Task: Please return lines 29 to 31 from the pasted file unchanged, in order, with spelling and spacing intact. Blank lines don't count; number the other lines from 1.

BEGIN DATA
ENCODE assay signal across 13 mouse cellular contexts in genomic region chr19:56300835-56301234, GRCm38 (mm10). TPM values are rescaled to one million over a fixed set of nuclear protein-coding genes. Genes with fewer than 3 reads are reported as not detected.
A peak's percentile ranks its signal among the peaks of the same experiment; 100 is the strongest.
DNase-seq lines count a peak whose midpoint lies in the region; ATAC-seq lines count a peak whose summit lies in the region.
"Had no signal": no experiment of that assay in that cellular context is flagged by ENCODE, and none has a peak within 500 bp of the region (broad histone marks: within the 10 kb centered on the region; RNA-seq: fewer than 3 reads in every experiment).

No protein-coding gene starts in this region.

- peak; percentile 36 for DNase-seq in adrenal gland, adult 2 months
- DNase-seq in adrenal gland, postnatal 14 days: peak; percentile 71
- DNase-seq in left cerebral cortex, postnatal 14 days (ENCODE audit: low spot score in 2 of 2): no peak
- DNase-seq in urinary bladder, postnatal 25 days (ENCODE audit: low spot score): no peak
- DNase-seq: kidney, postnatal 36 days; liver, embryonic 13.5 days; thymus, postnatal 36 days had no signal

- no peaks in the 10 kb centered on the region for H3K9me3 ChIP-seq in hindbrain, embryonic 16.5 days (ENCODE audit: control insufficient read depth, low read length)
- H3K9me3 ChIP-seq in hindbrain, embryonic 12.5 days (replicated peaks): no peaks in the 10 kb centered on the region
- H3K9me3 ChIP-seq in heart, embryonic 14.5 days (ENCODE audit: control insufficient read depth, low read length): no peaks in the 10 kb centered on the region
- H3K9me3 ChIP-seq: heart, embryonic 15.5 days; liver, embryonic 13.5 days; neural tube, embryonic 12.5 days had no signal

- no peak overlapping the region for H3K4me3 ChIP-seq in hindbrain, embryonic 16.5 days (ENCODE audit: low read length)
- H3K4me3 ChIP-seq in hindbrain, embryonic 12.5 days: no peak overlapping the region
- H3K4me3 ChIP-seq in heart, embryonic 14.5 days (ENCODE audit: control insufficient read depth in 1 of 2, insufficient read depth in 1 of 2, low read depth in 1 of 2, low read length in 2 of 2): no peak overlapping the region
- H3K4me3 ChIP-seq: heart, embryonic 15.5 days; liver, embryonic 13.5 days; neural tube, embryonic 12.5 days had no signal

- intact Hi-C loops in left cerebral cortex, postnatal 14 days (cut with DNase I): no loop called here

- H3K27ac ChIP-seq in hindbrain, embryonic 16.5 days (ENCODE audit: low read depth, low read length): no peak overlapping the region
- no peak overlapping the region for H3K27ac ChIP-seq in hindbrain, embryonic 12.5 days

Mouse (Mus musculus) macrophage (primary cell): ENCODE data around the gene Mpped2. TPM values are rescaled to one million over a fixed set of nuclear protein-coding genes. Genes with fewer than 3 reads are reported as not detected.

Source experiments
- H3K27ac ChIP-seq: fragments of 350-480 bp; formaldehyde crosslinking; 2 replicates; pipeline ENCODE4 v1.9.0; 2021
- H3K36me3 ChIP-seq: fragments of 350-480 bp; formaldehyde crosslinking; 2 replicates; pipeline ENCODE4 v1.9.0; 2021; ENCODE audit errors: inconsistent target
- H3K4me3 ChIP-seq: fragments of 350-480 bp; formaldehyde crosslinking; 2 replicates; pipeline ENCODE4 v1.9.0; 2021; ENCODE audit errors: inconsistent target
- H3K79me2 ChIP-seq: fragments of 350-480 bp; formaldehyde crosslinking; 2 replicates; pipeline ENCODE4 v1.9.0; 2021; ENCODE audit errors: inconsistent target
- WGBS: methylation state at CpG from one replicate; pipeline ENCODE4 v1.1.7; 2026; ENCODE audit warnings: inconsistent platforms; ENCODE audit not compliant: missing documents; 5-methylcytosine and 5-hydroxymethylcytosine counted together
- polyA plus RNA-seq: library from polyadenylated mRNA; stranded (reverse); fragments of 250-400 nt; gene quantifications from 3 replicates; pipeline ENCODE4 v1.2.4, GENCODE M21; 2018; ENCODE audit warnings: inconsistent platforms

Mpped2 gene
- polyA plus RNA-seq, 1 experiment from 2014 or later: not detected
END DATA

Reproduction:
- polyA plus RNA-seq: library from polyadenylated mRNA; stranded (reverse); fragments of 250-400 nt; gene quantifications from 3 replicates; pipeline ENCODE4 v1.2.4, GENCODE M21; 2018; ENCODE audit warnings: inconsistent platforms

Mpped2 gene
- polyA plus RNA-seq, 1 experiment from 2014 or later: not detected